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JAMA. 1966;198(3):313. doi:10.1001/jama.1966.03110160141047.
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It is well known that high blood levels of urea nitrogen or creatinine do not necessarily incriminate the kidney. Obstructive uropathy, heart failure, dehydration, diabetic and addisonian coma, among other extrarenal conditions, are frequent culprits, which give false-positive readings in regard to renal damage.

Less well appreciated is the fact that the converse may also be true and that normal blood urea nitrogen (BUN) and creatinine do not necessarily absolve the kidney from guilt. In the presence of dietary protein deficiency, these normal readings may give misleadingly false-negative results. Klahr and Tripathy,1 as reported in the October issue of the Archives of Internal Medicine, have observed normal or only slightly elevated nonprotein nitrogen (NPN) values in two patients after several days of anuria in the wake of acute renal failure. Both patients were in a poor state of nutrition.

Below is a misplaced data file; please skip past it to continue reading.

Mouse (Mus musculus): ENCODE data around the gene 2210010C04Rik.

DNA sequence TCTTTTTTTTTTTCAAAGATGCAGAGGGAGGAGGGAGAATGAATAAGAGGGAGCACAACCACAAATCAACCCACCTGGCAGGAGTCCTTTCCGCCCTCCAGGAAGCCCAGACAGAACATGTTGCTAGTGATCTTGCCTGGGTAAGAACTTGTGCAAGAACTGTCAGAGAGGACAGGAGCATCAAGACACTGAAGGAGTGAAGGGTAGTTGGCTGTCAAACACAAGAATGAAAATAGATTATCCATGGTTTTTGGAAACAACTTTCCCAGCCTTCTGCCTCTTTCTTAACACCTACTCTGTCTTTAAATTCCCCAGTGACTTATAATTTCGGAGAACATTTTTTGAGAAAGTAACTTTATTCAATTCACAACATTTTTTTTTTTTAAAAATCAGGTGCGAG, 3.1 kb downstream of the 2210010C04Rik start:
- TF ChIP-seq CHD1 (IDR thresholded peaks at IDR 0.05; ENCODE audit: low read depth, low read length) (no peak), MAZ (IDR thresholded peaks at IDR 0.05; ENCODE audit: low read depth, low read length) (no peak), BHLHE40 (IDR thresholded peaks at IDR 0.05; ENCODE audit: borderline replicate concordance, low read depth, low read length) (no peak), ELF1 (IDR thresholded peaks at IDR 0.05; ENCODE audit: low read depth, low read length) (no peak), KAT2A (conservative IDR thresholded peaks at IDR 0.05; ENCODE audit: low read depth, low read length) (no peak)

These investigators report a comparative study of BUN and creatinine


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